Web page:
On 16 March 2016, the French government submitted its first request for proposals for social impact bond projects (contrat à impact social). Social impact bonds already exist or are in development in a few European countries, including Belgium, the UK, and Germany, but the question remains as to whether France will follow others or do things its own way.
The definition of a contrat à impact social in France follows the general mechanism of a social impact bond as seen in other European countries. According to the French government, the contrat à impact social will attract new private investment funds to offer solutions to social problems such as helping young people from unfavourable districts to get an education and to find a job, rehabilitation of former prisoners and prevention of recidivism, supporting young single mothers, and fighting addictions.
However, there are a lot of hesitations about the efficacy of such financing from parts of civil society. According to the organization of French associations (Collectif d’Associations Citoyennes), the cost of financing public services through social impact bonds is three times greater than in the case of financing by the State. Philosophical hesitations concern the role of the State in solving social problems, which is traditionally very strong in France, and the view that the social impact bond is just another form of public–private partnership, which have been criticised as inefficient according to a legal commission of the Senate which reported in 2014.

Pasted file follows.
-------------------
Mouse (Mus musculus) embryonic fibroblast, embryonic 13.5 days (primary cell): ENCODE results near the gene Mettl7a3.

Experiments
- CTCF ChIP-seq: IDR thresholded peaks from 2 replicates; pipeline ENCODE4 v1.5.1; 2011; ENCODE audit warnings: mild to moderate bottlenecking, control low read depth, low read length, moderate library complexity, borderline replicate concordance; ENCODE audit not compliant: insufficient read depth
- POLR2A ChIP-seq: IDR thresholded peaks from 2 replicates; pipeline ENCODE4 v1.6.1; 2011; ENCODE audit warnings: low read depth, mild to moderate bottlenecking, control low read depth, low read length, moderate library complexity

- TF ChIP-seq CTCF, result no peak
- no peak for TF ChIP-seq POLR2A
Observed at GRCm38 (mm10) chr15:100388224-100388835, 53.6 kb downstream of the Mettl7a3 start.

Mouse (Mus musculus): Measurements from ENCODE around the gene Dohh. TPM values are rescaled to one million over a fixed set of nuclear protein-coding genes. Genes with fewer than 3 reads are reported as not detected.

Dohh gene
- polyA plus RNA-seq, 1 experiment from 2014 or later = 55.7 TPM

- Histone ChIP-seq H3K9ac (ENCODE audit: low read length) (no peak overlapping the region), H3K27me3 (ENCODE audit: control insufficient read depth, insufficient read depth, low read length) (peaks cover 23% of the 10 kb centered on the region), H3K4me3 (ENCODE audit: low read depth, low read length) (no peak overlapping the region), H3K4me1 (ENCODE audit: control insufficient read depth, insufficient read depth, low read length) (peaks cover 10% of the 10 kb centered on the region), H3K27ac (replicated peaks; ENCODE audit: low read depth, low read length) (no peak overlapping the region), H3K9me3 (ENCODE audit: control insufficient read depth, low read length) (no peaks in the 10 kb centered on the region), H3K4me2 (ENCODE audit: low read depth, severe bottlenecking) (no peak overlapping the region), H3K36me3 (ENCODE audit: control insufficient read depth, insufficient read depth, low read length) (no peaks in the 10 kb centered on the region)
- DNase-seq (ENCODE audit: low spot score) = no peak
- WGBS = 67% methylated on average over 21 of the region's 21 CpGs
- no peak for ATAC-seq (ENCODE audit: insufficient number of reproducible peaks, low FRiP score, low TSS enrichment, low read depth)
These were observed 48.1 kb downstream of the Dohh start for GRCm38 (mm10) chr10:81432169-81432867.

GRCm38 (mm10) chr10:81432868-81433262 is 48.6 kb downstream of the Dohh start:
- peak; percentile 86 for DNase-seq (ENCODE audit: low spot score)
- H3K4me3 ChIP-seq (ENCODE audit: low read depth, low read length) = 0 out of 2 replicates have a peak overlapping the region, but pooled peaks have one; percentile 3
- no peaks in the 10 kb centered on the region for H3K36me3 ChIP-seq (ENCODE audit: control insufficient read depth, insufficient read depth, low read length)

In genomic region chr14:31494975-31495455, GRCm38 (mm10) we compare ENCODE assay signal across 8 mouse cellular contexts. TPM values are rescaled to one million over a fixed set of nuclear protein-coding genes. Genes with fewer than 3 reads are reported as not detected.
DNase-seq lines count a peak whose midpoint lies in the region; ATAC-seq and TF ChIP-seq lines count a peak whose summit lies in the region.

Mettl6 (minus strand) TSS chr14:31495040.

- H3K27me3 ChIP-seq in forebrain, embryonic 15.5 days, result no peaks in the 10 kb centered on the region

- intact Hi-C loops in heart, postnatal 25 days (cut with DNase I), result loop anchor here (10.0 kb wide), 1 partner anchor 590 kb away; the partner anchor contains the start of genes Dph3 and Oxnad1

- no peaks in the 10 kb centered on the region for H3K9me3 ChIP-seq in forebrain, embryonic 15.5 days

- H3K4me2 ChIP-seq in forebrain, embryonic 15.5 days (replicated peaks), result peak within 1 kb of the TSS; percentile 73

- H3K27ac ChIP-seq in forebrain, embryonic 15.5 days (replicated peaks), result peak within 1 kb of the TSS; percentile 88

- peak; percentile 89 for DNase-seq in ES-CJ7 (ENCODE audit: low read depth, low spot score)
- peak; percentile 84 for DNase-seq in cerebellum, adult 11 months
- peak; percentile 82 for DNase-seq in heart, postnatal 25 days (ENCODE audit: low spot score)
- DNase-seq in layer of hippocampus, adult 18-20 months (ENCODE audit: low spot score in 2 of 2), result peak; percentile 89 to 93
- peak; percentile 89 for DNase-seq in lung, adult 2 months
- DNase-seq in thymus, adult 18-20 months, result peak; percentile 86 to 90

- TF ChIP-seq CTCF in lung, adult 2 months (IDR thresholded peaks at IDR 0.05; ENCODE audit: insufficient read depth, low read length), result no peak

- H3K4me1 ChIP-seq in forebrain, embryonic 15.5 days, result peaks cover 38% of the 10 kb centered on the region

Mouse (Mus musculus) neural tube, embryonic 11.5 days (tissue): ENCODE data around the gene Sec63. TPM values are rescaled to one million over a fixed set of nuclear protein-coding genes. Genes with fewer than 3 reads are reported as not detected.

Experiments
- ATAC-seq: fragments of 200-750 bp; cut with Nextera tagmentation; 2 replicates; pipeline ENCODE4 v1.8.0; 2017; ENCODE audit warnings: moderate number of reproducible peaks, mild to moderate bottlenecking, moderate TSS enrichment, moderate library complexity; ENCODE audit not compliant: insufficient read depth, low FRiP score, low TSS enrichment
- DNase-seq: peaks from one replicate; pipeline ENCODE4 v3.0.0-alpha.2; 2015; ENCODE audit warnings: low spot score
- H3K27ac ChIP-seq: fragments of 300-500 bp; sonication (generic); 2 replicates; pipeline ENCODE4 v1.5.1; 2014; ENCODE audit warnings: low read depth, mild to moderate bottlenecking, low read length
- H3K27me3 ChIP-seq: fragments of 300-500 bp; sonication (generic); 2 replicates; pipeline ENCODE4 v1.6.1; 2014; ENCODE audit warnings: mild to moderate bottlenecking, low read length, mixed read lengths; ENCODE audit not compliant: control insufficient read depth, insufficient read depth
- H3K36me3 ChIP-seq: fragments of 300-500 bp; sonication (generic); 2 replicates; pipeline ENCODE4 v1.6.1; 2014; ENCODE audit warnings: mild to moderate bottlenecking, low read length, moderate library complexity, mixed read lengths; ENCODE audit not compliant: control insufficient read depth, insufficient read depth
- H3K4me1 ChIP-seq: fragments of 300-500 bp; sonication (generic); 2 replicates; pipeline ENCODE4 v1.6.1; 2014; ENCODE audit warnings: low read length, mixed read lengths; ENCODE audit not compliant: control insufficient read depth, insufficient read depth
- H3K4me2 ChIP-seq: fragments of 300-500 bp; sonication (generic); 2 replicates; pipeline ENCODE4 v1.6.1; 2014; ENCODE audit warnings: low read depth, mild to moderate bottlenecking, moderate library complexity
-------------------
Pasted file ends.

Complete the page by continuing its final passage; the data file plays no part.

Will the contrat à impact social succeed and show that some of the most knotty social problems can be untangled? Time will tell.
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